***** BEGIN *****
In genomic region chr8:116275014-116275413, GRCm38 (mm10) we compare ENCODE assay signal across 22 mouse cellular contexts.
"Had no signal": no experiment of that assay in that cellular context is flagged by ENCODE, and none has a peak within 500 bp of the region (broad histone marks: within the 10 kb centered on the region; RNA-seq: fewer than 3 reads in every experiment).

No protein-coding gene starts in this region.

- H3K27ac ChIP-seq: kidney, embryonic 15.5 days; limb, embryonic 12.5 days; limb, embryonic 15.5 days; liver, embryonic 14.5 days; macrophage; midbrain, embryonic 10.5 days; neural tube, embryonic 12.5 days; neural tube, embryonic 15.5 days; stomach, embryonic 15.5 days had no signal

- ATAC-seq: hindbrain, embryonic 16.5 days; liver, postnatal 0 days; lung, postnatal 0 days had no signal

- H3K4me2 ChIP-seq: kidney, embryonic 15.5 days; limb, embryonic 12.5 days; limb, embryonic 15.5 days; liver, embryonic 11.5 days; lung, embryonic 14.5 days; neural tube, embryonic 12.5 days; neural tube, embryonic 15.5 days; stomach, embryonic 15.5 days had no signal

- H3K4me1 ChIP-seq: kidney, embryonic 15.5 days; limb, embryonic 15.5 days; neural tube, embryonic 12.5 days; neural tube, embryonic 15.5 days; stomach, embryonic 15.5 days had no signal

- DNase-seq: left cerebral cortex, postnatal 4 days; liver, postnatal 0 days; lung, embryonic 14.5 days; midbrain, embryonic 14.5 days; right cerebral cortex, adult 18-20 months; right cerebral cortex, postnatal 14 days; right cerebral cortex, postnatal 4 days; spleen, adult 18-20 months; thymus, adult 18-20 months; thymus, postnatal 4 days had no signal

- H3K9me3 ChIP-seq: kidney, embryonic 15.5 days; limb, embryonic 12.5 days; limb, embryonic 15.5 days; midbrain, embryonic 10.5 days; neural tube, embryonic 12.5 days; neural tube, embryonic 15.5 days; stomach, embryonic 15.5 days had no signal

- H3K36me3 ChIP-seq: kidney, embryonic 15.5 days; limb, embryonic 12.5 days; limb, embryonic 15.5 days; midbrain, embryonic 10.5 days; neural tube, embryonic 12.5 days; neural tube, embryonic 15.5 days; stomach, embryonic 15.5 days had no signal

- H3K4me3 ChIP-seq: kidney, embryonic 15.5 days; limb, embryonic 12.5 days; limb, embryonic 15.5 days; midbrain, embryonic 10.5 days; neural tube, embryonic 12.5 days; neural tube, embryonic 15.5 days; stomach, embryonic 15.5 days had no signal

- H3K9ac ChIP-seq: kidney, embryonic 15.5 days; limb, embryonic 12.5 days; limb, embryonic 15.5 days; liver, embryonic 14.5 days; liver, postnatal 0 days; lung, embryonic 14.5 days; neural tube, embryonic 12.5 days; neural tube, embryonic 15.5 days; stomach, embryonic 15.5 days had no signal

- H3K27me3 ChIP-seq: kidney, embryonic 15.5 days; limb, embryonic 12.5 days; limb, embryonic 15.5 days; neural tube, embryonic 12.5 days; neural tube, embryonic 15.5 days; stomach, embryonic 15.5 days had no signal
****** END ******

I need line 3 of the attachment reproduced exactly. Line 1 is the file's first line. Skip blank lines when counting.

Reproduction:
No protein-coding gene starts in this region.